Coming into the 2017 season, Luis Severino was a divisive topic of conversation for Yankee fans, writers, and probably even the Yankee organization. After last season's disastrous results as a starting pitcher, resulting in his temporary demotion and part-time assignment to the Major League bullpen, Luis Severino was an enigma. Given his substantial success as a reliever during his brief appearances in that role, throwing high nineties heat to pair with a wipe-out slider, many wanted to permanently convert Severino into a reliever, thus allowing the Yankees to turn many games into six-inning affairs with Severino, Betances, and Chapman shutting the door in innings 7-9. Others pointed to Severino's age, previous success as a starter in 2017, former prospect status, and the prior quality of his change-up as reasons to believe that Severino could turn it around as a starter this season. While the sample-size is admittedly small, Severino has given Yankee fans reason to believe that he can live up to the hype he generated as a prospect. The question remains: is he a different pitcher than he was last year? Or is this early season small sample size noise? The early returns are positive.
The most oft-discussed topic regarding Luis Severino's viability as a starter is the quality and usage of his change-up. As a prospect in the Yankee system, many scouts considered his change-up his best pitch. As I noted in my Spring Training primer on the candidates for the Yankee rotation, Severino displayed a low 80's change with fade and deception dating back to the 2014 Future's Game. The pitch was hit hard early last season, and as the season progressed, the change-up was missing in action. Below is Luis Severino's pitch usage by month, courtesy of brooksbaseball.net.
Severino made an effort to throw the change early in the season, but as his results continued to lag, he almost completely ditched the pitch, despite the Yankees directives to throw it. Looking back, much of the issue can be linked to the velocity separation between the fastball and the change-up. Typically, starters have an approximate separation of 10 MPH between the fastball and change-up, and although there are exceptions to that rule, it is important to have velocity separation for the purpose of deception. The change-up is supposed to be thrown with the same arm speed as the fastball, and thus hitters' timing is thrown off by the movement and velocity separation. Here are Severino's velocity readings from last season:
Severino's change-up sat at close to 90 MPH all of last season, and only maintained 6 MPH of separation from his fastball. When Severino missed with the change, as occurred often last season, there was not enough velocity separation from his fastball to keep hitters honest and disrupt their timing.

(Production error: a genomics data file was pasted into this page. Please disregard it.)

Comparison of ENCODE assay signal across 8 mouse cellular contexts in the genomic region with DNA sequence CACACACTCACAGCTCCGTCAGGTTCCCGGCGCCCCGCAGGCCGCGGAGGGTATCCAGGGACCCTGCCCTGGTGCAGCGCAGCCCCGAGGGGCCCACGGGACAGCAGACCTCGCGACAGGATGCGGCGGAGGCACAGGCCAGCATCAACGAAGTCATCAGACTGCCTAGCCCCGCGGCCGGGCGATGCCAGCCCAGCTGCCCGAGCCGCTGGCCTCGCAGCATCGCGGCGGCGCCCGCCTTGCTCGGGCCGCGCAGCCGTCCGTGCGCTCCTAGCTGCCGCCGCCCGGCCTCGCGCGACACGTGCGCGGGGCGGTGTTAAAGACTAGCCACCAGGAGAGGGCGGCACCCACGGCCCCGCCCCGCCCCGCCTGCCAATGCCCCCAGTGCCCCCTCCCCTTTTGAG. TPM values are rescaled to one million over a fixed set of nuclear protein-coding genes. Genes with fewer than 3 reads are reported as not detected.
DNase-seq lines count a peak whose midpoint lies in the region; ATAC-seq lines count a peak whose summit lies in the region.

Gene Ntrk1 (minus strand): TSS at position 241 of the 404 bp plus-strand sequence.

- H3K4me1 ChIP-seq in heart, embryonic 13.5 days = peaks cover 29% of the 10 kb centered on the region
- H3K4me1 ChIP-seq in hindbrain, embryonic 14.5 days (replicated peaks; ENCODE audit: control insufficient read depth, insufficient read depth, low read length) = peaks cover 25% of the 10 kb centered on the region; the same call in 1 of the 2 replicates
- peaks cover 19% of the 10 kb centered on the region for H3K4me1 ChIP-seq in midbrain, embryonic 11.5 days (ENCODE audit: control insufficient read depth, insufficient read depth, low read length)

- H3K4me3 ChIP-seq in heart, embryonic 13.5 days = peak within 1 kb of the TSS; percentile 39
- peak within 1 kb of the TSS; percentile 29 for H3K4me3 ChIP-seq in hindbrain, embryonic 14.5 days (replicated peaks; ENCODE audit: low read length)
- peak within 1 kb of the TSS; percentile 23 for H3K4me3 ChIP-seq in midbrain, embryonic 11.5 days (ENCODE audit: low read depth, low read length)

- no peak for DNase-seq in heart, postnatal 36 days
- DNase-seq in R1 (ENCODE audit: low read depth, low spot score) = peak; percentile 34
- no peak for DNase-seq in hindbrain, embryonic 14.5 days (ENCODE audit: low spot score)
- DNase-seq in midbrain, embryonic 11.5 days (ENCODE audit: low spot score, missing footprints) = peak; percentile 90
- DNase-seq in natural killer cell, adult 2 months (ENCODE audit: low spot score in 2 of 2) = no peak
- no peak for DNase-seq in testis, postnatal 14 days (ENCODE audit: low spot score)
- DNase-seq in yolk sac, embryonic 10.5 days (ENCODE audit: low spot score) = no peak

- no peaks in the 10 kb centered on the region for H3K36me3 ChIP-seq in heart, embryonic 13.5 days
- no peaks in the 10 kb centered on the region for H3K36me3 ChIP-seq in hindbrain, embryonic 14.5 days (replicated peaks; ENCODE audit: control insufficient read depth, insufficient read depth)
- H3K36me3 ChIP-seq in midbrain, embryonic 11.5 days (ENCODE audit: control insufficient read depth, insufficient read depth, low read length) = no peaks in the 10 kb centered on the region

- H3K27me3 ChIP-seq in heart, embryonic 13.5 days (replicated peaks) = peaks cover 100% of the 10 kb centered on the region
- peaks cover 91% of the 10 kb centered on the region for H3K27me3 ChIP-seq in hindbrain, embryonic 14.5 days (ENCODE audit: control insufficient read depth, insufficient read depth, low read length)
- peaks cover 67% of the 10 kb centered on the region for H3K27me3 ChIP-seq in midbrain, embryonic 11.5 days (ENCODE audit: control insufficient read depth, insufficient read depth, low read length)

Severino's superficial stat line has been positive in the early going (12.2 K/9, 0.9 BB/9, 6.3 H/9), and one reason has been the increased usage and quality of the change-ups he's thrown.
Through the first two starts for which we have Trackman data, Severino has thrown just enough change-ups to keep hitters off-balance, and he has also increased the velocity separation between his fastball and change.
While Severino struggled against both RHH and LHH last season, his most pronounced improvement this season has been against LHH. According to baseball-reference.com, Severino allowed a line of .261/.331/.416 for an sOPS+ (OPS+ relative league-average OPS+ split) of 101. Thus far in 2017, Severino has allowed a line of .156/.182/.281 to LHH for an sOPS+ of 27. Again, much of that improvement can be credited to proper usage of his change-up. Below are his stats for pitch usage vs. LHH in both 2016 and 2017, respectively.
Most importantly, not only has Severino increased his usage of the change vs. lefties, but he has also almost doubled his usage of the change when he is behind in the count, allowing him to even the count.
Can Severino sustain this kind of performance moving forward? I am admittedly biased given that I was in the "Severino needs a chance to start" camp, I think that assuming he continues to trust his change-up, and use it in all parts of the count as he is doing now, Severino can be a top-of-the-rotation pitcher for the Yankees this season and beyond. Given the confidence he has displayed on the mound thus far, I am inclined to believe that Severino can keep rolling right along, and confound hitters with a devestating three-pitch mix. Luis Severino in 2017 is a decidedly different pitcher than the 2016 version, and he is primed to fulfill the expectations fans, writers, and the organization placed on him as a prospect.